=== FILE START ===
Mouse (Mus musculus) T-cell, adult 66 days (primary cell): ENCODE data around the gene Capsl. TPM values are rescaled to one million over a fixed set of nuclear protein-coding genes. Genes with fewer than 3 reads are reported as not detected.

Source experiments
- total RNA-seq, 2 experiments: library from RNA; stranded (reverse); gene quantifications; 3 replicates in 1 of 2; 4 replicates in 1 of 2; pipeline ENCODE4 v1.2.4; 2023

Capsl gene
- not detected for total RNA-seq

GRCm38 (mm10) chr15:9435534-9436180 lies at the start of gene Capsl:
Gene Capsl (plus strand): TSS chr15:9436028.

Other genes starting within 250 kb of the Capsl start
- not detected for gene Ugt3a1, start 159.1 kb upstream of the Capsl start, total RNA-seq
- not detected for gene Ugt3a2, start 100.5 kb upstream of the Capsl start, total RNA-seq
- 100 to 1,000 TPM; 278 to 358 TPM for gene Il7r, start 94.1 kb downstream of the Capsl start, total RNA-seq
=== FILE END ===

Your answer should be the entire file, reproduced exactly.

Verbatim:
Mouse (Mus musculus) T-cell, adult 66 days (primary cell): ENCODE data around the gene Capsl. TPM values are rescaled to one million over a fixed set of nuclear protein-coding genes. Genes with fewer than 3 reads are reported as not detected.

Source experiments
- total RNA-seq, 2 experiments: library from RNA; stranded (reverse); gene quantifications; 3 replicates in 1 of 2; 4 replicates in 1 of 2; pipeline ENCODE4 v1.2.4; 2023

Capsl gene
- not detected for total RNA-seq

GRCm38 (mm10) chr15:9435534-9436180 lies at the start of gene Capsl:
Gene Capsl (plus strand): TSS chr15:9436028.

Other genes starting within 250 kb of the Capsl start
- not detected for gene Ugt3a1, start 159.1 kb upstream of the Capsl start, total RNA-seq
- not detected for gene Ugt3a2, start 100.5 kb upstream of the Capsl start, total RNA-seq
- 100 to 1,000 TPM; 278 to 358 TPM for gene Il7r, start 94.1 kb downstream of the Capsl start, total RNA-seq